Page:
A distinguished RAF veteran died after a fire broke out in his home, an inquest has heard.

Colin Michael Quaife, 87, was found dead at his cottage on Little Badminton Lane in Lea, near Malmesbury, on Sunday, January 22 last year.

Around 40 firefighters were called to the scene, at around 11am, after neighbours spotted smoke coming from the property.

It is believed the blaze was caused by a chimney stack failure and took hold of the house at some point during the previous evening.

While the fire was slow burning and localised, it caused parts of the home to collapse, making it difficult to search for Colin.

During an operation to make the scene safe, firefighters discovered what they believed to be human remains inside the property.

DNA tests later identified Colin as the occupant found by fire crews, although a post-mortem was unable to ascertain his cause of death because of fire damage.

During an inquest at Wiltshire and Swindon Coroner’s Court, Senior Coroner David Ridley concluded Colin’s death was an accident outside of human control.

He added the fire was a “factor” in Colin’s death, but that he could not be sure if it was a direct cause or if it triggered or contributed to a natural death, due to a lack of evidence.

Investigations by Dorset and Wiltshire Fire and Rescue Service and insurance company Jensen Hughes both reached similar verdicts.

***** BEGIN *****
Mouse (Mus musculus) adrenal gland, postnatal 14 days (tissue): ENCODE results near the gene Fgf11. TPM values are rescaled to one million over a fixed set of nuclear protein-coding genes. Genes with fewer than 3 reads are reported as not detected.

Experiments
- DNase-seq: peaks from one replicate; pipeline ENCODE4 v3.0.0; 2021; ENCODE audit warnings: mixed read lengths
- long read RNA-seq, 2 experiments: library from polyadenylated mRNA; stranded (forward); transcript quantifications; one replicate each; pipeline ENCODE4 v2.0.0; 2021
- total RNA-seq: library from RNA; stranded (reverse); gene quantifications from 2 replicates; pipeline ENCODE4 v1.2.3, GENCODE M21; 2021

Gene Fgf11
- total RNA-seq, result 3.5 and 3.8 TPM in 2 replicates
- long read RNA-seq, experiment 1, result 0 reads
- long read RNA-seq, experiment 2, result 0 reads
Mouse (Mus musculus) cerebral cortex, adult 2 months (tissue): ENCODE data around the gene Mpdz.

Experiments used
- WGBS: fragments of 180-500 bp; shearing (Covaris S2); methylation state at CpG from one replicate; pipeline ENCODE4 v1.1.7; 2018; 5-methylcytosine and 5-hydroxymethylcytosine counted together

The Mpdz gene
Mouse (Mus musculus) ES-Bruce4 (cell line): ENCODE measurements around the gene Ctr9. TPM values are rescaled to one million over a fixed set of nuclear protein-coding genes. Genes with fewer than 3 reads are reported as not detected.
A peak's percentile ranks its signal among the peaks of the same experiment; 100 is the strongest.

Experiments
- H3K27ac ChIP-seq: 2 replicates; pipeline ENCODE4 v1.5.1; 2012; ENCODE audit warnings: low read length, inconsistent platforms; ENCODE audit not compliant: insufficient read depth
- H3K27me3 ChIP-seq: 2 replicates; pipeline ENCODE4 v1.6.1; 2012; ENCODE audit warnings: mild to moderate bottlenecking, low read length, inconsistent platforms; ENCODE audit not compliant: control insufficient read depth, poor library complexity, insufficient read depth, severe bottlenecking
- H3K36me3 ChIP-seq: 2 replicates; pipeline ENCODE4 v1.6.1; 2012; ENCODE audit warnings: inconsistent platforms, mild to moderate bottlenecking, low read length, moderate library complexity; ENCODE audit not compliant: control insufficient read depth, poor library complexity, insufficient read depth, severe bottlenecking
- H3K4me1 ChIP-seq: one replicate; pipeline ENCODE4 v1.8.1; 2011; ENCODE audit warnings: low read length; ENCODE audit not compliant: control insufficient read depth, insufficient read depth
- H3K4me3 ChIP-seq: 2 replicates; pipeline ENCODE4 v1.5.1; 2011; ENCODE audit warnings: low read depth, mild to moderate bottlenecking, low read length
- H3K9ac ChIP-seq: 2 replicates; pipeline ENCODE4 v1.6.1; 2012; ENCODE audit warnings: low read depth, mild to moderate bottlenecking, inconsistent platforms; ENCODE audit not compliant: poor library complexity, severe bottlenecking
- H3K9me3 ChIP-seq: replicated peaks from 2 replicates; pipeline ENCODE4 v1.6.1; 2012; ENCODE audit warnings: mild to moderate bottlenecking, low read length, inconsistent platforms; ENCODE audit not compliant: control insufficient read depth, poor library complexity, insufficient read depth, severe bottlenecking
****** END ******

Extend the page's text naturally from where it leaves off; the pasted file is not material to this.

They found that, based on the evidence gathered, a failed mortar joint in the chimney was the most likely cause of the fire.

This allowed hot flue gases to leak into the property, causing a blaze to take hold.

It is believed Colin was alerted to the disturbance, went to investigate, and became incapacitated after being exposed to smoke containing “toxic gases.”

Colin’s daughter told the coroner her father maintained the property, which he owned for 51 years, and had the chimney regularly swept.

Family described Colin as a “bright, intelligent, and creative” man with a love of writing and a passion for cooking.

Colin enjoyed a distinguished RAF career after leaving school, during which he was posted to countries across the world.

He became a pilot, flying the RAF Hercules among other aircrafts, and once landed on the ice during a mission in Antarctica.

Colin was awarded both an MBE and an OBE for his service, eventually leaving the RAF at 50.

He later acted as a consultant to multiple aviation companies thanks to his experience and contacts in the Middle East.